By Paul Gillin | November 25, 2011 - 7:35 pm - Posted in Citizen Journalism, Future of Journalism, Local news, Newspapers, OnlineMedia

News coverage of a fatal single-car crash that occurred early on Thanksgiving Day in our home town of Framingham, MA spotlights the tradeoffs between traditional news reporting and the less constrained world of the real-time Internet. Look at the distinctions between them and tell us what you think.

The first report of the crash came from Framingham Patch, the one-person news bureau that covers the town for AOL’s Patch network. It reported  Thursday morning that a vehicle had struck a utility pole and tree at about 3:30 a.m. and that an occupant may have been killed. The news of the fatality wasn’t confirmed, but was speculation based upon police scanner requests for a medical examiner and accident reconstruction team.

It was nearly a full day before Patch published a more complete account of the accident, republished here unedited and in its entirety. The latest version is here.

Junior Koga Killed in Franklin St. Crash; Wife Pregnant

Framingham accident victim Ricardo JuniorMembers of the Framingham Brazilian community were discussing the death of Junior Koga on WSRO radio in Portuguese, on Twitter and even on Framingham Patch Thanksgiving day.

Friends say Junior Koga is man who crashed into a pole and then slammed into a tree killing himself on Franklin Street, early Thanksgiving morning around 3:10 a.m.

Framingham Police and other authorities have not returned calls or emails about the fatal crash. No official identification of the driver has been released.

At the scene, Thanksgiving morning Framingham Police requested, on the scanner, for the Massachusetts State Police reconstruction team, the Middlesex District Attorney’s office and the medical examiner.

Friends say Koga’s wife is pregnant. Koga, according to friends is a Brazilian national from Santa Catarina, a state in South Brazil. One friend said his wife is due to give birth in a couple of weeks. Koga is employed as a mechanic and lives in Framingham, according to friends. He is in his 30s.

Thiago Prado commented on Framingham Patch Thursday “very very sad news – Junior we gonna miss you.”

Nayara Martins, who tweeted the Framingham Patch video of the accident, also tweeted “Hate to see once again another life cut short so quickly because of driving drunk. When are people going to learn?! <|3 #RIPJunior”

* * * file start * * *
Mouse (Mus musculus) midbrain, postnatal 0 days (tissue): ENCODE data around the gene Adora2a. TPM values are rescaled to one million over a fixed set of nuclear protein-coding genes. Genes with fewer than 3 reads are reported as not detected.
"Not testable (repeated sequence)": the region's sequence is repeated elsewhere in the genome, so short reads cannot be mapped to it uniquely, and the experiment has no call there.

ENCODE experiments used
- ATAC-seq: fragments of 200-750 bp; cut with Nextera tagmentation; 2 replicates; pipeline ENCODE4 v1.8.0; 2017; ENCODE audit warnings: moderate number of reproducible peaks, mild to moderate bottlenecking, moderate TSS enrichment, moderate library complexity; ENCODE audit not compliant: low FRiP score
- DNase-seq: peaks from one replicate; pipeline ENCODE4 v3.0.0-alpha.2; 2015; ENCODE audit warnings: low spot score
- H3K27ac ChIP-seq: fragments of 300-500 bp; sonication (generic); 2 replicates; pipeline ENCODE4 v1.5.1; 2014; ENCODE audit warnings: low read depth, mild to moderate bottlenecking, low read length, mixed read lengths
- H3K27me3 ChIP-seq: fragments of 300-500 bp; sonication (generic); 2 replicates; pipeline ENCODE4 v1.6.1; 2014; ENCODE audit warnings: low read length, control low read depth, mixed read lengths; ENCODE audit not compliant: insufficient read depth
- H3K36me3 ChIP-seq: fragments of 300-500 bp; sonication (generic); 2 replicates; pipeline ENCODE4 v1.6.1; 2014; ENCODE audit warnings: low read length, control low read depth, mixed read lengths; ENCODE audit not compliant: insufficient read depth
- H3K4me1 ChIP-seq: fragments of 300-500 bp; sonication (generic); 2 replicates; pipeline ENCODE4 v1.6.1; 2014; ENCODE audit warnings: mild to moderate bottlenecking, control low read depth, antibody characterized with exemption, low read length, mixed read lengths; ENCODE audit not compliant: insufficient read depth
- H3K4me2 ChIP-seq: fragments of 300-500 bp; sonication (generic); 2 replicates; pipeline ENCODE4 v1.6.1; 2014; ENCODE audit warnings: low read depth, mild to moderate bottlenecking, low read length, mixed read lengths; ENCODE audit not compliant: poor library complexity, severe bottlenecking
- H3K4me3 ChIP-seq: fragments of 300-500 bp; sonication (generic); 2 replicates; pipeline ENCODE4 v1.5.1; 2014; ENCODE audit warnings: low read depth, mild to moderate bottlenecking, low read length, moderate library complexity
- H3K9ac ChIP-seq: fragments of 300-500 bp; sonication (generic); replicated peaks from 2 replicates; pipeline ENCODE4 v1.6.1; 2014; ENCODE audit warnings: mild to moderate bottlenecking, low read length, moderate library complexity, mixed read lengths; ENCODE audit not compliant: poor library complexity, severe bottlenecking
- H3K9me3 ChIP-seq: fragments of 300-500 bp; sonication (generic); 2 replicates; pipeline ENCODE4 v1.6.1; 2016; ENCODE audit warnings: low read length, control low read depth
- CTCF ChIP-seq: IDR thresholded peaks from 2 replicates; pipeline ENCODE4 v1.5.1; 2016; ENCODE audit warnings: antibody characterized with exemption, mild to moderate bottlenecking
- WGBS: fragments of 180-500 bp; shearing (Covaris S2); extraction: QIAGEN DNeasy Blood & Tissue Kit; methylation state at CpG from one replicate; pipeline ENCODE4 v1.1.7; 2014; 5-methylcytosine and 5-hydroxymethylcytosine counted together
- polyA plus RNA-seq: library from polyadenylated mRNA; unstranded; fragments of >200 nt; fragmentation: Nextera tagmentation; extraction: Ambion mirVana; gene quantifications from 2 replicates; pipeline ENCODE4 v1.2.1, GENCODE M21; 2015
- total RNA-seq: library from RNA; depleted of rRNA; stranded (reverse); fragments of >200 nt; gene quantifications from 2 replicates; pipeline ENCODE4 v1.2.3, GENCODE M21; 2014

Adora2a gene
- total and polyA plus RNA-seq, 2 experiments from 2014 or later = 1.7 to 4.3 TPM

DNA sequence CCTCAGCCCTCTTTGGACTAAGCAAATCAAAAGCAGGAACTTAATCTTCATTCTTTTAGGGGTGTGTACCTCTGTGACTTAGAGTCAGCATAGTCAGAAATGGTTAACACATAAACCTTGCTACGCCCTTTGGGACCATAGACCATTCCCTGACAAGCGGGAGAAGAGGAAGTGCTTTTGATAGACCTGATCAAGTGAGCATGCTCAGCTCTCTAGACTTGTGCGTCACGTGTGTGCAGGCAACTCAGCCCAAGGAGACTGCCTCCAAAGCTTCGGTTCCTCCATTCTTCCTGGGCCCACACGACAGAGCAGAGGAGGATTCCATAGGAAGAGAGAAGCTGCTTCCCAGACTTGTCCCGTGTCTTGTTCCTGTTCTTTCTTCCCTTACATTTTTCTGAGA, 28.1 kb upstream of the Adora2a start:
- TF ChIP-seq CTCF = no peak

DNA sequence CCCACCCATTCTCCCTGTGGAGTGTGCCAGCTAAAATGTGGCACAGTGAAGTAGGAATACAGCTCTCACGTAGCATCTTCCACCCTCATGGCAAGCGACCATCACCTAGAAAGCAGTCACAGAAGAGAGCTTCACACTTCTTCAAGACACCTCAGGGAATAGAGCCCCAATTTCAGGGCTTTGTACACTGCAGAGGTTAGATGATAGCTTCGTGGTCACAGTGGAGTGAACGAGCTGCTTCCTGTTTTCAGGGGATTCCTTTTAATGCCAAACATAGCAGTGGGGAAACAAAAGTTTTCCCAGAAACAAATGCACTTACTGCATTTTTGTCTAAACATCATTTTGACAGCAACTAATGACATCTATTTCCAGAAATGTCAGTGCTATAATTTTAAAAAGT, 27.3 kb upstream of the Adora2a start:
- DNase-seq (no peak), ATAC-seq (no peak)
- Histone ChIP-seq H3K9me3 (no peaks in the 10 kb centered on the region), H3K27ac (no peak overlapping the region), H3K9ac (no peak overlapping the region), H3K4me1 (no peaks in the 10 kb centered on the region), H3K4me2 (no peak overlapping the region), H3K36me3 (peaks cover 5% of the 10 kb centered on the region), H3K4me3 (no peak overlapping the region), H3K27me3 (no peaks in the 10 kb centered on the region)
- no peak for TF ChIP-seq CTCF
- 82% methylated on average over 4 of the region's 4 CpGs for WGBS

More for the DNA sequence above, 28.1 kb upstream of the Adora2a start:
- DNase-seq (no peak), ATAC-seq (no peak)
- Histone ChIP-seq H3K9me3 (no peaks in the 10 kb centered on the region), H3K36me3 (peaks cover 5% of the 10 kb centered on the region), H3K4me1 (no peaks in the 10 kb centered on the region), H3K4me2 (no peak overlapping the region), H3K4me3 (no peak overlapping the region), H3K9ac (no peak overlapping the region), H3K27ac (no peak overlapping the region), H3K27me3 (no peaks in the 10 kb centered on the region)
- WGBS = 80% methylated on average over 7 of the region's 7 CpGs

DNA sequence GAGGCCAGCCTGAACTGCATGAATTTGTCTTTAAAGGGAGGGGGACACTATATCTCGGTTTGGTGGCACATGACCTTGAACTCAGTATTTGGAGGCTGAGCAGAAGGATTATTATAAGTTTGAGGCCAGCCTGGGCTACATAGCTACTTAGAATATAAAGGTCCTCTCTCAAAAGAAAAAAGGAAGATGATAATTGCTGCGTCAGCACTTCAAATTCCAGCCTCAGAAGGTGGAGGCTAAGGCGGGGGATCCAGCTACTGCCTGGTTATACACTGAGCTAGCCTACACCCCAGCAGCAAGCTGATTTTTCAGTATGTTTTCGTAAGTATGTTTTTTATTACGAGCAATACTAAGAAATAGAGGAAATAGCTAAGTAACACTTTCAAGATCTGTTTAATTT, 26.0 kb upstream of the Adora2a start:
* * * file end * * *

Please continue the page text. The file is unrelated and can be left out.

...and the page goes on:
Friends tell Framingham Patch Koga “came back from a night club, was brought to his home and got into his own car to go out again.”

Friends said they suspect alcohol may have been involved.

Police are still investigating, and have not released any information on the fatal crash, including an identification.

The crash happened just after the Mt. Wayte Shopping Center at 384 Franklin St.

At the scene, Framingham Police blocked off the road. The Framingham Fire department placed a sheet over the car lodged into the tree and then added a second sheet to block the scene, while awaiting the State Police reconstruction team, which was coming from another Thanksgiving fatality in Freetown.

A neighbor near the crash, who didn’t wish to be identified, said the driver was partially ejected from the car. “It is a nasty scene,” he said.

Nearly 10 hours after the Framingham Patch report appeared, the local Metrowest Daily News reported its version of the story, again reprinted here in its entirety.

Framingham man dies in car crash

A 31-year-old Framingham man died early Thanksgiving morning after crashing into a telephone pole and then a tree on Franklin Street, police said today.

Ricardo Junior, of 67 Georgetown Drive, was the only person involved in the one-vehicle crash, which happened at about 3:10 a.m. yesterday, police said.

“It looks like he was killed on impact,” Deputy Police Chief Craig Davis said.

Davis said alcohol may have been a factor, as police found several Heineken beer bottles in the vehicle Junior was driving. Some of the bottles were full, and others were broken, he said.

“The initial indication is the cause is excessive speed,” Davis said. “There was an excessive amount of damage to the car.”

Junior crashed in the 300-block of Franklin Street, near Newton Place, Davis said.

We were struck by several contrasts between the coverage by these two outlets and the questions they raise about the conventional rules of sourcing in this tweet-saturated times. The spelling, formatting and grammatical mistakes aside, it’s unlikely that the Patch story would have ever made it past the desk of an editor at a metro daily.  Among the factual holes are: